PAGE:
Harold James is an award-winning economic historian who teaches at Princeton University and Princeton’s School of Public and International Affairs. He is also the official historian of the International Monetary Fund. Below, he shares five key insights from his new book, Seven Crashes: The Economic Crises that Shaped Globalization. Listen to the audio version—read by Harold himself—in the Next Big Idea App.
1. Our current global predicament is not unique.
Many people think about the world as being deglobalized. It’s falling apart. It’s moving into competition between the great powers, into competing blocks. It looks like a repetition of the 1930s. Acute food shortages produce famine. Infectious diseases spread among an undernourished population. Social unrest flares up. Political systems are challenged and destroyed.
Currently, certain geographic hotspots dominate the geopolitical imagination: the Eastern Mediterranean, the Black Sea, the Dardanelles. That passage between the Black Sea and the Mediterranean assumes a global significance. It’s a thin needle connecting the grain-producing areas of autocratically controlled central Eurasia to hungry or starving consumers. That is the present moment, but it also describes moments in the past. This scenario has played out regularly over the centuries: at the end of the 1840s, during the First World War, and of course after the Russian attack on Ukraine in 2022.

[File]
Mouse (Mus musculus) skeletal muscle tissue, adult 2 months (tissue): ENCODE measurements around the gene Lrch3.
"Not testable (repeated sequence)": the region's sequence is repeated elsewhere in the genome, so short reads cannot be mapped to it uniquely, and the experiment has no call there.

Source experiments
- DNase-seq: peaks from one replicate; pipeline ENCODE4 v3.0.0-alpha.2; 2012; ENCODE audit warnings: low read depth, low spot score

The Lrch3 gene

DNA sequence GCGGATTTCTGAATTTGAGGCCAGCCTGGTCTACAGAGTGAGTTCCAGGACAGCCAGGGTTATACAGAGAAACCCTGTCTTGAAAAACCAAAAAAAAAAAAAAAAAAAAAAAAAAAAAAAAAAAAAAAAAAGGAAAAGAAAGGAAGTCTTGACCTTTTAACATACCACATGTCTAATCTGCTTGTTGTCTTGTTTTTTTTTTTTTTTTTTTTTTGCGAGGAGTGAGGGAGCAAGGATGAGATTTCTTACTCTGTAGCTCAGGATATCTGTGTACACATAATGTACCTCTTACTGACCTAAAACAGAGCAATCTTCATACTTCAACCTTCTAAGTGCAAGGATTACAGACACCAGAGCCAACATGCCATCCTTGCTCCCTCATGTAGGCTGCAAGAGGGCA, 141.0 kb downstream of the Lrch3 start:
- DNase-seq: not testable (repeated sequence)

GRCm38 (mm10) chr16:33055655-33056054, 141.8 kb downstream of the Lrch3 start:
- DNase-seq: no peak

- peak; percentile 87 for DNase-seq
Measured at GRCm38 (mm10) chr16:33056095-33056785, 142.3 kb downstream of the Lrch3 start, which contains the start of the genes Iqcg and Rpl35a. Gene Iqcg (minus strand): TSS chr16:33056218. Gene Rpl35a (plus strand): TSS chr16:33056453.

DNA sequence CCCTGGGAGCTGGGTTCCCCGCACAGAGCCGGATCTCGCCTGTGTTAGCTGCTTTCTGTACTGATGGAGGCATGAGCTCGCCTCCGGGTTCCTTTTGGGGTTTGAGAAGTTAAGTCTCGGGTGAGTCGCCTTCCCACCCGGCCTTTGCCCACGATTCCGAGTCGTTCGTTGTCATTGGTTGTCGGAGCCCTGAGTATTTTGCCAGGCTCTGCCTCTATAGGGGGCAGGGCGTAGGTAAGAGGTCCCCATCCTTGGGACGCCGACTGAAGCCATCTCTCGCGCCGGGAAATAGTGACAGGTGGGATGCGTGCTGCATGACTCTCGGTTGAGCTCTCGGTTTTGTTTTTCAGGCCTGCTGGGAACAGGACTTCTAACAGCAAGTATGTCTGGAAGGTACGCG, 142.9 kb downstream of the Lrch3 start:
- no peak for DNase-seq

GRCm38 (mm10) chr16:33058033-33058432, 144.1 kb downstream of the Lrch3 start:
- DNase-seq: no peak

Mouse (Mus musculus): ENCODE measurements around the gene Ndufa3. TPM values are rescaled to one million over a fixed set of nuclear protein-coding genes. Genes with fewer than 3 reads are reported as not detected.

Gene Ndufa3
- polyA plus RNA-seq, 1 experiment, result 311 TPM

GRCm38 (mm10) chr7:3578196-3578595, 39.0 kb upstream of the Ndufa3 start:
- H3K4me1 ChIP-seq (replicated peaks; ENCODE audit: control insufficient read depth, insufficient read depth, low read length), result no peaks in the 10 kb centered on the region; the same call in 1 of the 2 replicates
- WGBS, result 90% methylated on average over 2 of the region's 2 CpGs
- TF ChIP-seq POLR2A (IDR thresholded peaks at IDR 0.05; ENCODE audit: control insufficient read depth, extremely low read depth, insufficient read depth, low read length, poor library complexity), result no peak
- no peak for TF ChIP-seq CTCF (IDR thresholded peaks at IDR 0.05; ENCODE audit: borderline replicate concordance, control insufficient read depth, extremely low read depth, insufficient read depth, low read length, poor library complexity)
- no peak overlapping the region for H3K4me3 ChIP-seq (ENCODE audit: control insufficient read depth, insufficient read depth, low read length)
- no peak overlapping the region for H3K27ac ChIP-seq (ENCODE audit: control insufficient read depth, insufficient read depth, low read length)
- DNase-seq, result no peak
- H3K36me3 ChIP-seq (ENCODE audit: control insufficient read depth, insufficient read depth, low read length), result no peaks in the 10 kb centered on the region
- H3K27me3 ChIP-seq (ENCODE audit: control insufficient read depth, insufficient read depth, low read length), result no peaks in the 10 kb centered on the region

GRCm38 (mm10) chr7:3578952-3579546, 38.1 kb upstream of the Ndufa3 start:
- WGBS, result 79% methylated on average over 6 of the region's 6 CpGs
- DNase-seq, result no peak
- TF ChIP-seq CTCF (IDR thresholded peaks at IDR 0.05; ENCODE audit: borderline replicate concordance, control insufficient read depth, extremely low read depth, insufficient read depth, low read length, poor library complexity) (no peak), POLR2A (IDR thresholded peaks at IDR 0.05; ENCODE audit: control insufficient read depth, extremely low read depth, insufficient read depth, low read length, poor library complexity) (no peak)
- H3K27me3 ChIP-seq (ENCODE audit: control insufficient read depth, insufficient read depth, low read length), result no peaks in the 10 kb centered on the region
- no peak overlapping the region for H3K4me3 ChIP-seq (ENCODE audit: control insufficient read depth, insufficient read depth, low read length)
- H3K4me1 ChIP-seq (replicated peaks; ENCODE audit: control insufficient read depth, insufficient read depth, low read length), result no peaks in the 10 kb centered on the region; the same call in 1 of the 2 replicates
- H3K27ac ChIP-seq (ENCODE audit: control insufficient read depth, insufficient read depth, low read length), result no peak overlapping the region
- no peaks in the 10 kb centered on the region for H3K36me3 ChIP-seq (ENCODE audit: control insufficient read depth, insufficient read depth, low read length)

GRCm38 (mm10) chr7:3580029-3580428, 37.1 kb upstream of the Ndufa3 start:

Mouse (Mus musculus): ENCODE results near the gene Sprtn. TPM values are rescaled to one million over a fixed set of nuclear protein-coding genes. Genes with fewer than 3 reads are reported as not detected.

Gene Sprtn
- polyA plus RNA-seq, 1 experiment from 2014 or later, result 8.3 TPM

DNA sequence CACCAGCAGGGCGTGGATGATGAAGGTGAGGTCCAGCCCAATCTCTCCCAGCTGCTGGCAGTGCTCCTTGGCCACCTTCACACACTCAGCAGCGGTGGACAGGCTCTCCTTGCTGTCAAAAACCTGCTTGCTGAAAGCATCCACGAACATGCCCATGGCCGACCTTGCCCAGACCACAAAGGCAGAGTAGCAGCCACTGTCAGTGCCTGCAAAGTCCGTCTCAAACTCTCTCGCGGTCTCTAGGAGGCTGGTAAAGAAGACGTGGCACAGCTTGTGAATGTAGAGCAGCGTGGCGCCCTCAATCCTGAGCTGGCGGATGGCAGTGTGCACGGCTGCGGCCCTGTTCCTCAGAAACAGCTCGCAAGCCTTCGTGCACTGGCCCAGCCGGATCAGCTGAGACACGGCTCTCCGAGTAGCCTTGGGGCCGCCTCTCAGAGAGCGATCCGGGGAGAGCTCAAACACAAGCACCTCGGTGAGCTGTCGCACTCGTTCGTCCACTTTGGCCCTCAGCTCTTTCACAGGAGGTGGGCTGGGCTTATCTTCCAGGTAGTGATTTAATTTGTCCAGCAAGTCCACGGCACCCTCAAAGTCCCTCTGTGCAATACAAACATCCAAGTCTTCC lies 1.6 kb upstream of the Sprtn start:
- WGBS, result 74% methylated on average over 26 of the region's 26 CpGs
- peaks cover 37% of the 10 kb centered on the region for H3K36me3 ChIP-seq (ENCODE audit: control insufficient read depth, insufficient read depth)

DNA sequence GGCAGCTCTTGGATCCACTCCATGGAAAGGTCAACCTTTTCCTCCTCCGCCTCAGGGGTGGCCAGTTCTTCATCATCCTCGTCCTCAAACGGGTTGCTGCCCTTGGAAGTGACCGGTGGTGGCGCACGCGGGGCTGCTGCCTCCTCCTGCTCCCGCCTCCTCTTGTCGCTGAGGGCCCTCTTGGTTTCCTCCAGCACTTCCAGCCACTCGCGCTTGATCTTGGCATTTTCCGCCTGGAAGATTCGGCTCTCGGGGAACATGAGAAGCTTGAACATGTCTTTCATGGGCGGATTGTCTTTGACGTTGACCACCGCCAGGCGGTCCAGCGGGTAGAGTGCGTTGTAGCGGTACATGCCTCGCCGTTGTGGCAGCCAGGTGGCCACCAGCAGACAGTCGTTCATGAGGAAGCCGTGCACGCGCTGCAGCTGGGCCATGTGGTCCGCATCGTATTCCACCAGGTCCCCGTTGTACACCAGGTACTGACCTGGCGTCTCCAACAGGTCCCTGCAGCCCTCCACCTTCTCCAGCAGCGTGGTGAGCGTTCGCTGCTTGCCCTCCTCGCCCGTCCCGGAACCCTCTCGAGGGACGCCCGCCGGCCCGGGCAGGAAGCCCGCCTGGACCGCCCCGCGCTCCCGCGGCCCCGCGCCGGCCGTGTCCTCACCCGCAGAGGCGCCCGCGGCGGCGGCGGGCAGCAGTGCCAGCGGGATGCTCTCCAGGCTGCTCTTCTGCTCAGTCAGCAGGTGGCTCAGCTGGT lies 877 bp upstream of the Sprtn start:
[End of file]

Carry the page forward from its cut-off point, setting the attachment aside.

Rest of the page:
In the 1970s, the Middle East was the focus of intense global debate about energy security. The fear was that resources are controlled by hostile or malign or simply completely alien powers. There are many challenges to coordinating effective domestic and foreign policies, and threats to resources are fundamental drivers.
2. Globalization isn’t a smooth process.
Globalization doesn’t go continually upwards. It’s often interrupted. At moments, we think globalization benefits everybody, that the possibility of migrating offers people a chance to escape misery and poverty. That getting goods from long distances offers cheaper products and improved lifestyles. That in order to develop, countries need to import capital.
At other moments, the discussion shifts into reverse. Migration is a challenge because migrants will take the jobs of native workers. Or a migrant worker presence will lower wages for everyone. There’s political pressure to crack down on immigration because of such fears. There’s a parallel feeling that imported goods threaten jobs and also push down wages. The resulting pressure on governments is to establish tariffs.
“We seem to be in a period of putting globalization in reverse.”